While traditional staking is supported natively by many blockchains, such as Ethereum and Solana, third-party platforms must be used to facilitate liquid staking. Services such as Lido, Rocket Pool, and others make liquid staking possible by issuing their own liquid tokens in exchange for your staked cryptocurrencies (such as ETH and SOL).
This means that while normal staking only exposes you to the blockchain itself, liquid staking also exposes you to a third-party platform. If Lido or Rocket Pool were to get hacked or go bankrupt, your liquid staking tokens would also go down with them, so it’s important to be mindful when choosing between these platforms.
Want a full rundown of crypto staking? Check out our full guide.
Explaining liquid staking involves lots of jargon. Check out the dropdown below for some helpful definitions before reading on.
- Liquid Staking Derivative Token: When you stake a cryptocurrency, such as ETH or SOL, through liquid staking, you will receive a “liquid” token in return. This token will usually have a prefix, such as “stETH” or “mSOL.” It usually represents your underlying staked crypto plus the accrued interest from staking.
- Validators: In proof-of-stake (PoS) blockchains such as Ethereum and Solana, validators are the trusted parties used to run the blockchain. By staking a certain amount of tokens (such as 32 ETH), validators receive data from the blockchain and verify that all transactions are correct.
- APY: In return for staking the crypto necessary to run the blockchains (like the 32 ETH), validators will be awarded an “annual percentage yield” (APY). This is a reward that they get on top of their staked ETH for their service of helping to validate the blockchain.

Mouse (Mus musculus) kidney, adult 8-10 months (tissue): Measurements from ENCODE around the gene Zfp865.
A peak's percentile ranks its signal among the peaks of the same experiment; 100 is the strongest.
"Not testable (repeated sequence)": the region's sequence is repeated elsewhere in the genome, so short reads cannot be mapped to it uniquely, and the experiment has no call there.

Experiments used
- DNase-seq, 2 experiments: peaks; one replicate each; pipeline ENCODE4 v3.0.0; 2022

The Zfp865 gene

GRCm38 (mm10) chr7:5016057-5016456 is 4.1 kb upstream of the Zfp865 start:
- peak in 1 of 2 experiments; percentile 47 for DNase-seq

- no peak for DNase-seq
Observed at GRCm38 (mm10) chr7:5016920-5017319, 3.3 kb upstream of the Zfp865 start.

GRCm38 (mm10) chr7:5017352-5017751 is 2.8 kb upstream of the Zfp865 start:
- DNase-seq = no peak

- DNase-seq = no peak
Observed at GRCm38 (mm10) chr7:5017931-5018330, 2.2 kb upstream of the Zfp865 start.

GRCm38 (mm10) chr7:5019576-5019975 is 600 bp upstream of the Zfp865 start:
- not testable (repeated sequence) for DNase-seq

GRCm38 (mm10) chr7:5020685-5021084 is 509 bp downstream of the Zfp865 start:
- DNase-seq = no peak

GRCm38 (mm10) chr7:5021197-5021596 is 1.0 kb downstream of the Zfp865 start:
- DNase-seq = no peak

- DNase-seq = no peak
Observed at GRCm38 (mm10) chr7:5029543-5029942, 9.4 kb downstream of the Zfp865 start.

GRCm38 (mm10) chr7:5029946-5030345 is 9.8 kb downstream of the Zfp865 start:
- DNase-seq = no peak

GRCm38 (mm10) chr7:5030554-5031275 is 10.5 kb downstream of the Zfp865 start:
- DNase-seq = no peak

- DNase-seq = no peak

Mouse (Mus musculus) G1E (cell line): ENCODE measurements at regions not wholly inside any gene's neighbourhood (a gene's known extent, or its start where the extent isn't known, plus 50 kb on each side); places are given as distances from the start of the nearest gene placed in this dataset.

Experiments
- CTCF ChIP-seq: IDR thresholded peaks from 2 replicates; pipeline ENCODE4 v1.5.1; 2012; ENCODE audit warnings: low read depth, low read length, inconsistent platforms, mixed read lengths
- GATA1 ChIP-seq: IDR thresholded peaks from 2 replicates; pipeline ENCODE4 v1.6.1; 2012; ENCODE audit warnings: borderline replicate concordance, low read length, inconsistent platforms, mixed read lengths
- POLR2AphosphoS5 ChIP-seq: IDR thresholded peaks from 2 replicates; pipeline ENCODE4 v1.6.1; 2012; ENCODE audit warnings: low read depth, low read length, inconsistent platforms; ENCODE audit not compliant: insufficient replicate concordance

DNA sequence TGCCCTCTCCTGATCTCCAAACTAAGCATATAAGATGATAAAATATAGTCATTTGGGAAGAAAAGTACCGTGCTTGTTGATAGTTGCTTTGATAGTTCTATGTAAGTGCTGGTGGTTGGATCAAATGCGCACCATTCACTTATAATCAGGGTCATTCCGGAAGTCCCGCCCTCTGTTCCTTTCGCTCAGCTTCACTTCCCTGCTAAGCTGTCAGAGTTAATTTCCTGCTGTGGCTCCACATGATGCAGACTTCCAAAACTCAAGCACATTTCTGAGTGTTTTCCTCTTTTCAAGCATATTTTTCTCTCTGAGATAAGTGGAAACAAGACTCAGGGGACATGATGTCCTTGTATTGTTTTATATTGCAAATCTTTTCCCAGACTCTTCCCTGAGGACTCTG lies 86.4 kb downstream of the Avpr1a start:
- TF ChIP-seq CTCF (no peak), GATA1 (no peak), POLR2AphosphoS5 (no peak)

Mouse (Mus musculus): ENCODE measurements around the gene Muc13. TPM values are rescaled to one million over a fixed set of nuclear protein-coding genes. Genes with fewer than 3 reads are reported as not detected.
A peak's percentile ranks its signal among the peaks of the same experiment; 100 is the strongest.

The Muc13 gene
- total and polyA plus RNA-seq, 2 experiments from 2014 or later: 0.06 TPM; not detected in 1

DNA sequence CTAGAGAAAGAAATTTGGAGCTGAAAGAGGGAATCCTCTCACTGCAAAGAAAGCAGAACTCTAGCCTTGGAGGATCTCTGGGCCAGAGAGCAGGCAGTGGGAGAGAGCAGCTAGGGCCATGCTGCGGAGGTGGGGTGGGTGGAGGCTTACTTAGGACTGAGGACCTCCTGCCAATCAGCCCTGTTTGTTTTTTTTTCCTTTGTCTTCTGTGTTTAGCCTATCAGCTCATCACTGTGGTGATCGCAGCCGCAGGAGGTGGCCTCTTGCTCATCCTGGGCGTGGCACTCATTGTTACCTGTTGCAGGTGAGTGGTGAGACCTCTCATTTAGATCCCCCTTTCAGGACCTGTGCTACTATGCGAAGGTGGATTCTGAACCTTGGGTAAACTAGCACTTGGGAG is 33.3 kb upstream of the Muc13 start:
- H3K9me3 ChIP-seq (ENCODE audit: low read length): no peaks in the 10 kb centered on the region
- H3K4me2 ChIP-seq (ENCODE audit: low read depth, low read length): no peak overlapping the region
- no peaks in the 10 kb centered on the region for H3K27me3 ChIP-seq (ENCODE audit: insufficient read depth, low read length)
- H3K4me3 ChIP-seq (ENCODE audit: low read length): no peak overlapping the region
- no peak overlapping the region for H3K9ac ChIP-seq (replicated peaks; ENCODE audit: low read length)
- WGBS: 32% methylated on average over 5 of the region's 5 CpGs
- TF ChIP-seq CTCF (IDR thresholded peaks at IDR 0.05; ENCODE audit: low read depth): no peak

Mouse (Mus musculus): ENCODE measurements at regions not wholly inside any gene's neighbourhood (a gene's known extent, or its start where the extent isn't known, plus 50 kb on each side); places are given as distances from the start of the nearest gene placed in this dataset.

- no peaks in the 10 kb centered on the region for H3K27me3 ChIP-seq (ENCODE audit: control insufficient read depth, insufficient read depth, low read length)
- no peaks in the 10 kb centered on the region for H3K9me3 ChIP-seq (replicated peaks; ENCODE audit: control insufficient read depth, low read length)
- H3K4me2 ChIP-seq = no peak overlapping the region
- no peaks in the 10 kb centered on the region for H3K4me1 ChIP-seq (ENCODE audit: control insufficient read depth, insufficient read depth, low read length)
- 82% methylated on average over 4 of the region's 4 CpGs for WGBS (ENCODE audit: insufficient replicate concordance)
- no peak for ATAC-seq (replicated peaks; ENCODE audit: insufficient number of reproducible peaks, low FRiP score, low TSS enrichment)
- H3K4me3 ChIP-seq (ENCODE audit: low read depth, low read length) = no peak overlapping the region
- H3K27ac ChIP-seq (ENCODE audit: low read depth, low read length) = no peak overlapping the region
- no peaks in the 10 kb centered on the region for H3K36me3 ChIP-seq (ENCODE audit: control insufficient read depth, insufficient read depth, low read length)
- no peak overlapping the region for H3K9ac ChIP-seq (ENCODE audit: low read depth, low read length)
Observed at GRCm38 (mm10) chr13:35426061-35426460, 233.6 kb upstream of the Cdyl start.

- Commissions/Fees: Many liquid staking platforms will take a commission or a fee out of the APY paid out to stakers. If a blockchain pays 6% APY to stakers, for example, your liquid staking platform may take 10% of that APY as a fee for providing you with a liquid token.
Liquid Staking Benefits
Liquid staking has many benefits, which make it a preferred option for investors looking to get the most out of their crypto.
- Liquidity: As the name implies, liquid staking gives you a liquid token in return for your staked crypto. This allows you to earn an even higher yield on your staked crypto by lending out your liquid token or leveraging it across DeFi.
- Better Blockchain Security: The staking mechanism lies at the core of proof-of-stake blockchains. These blockchains need stakers in order to remain secure, so whenever you liquid stake your crypto, you are helping to run the blockchain.
- Risk Management: Your liquid staking tokens can be used as collateral to take out DeFi loans or to provide you additional yield in interest-bearing accounts. You can put these loans to work for personal use, or you can re-invest the funds.
Liquid Staking Risks
As with anything in crypto, there’s no such thing as a free lunch. Liquid staking comes with its own risks:
- Platform Risk: Your liquid staking tokens will be platform-specific. stETH, for example, is a liquid staking token for ETH that’s specific to the Lido platform. This means that any time you are holding stETH, you are exposed to how Lido performs as a company. If it were to get hacked or go bankrupt, the value of your stETH tokens might be affected.
- Limited Support: Liquid staking tokens are generally not as well supported by exchanges as other major cryptocurrencies. For example, you can trade ETH pretty much anywhere and use it for any DeFi application. stETH, meanwhile, is less well-supported, so your options may be more limited.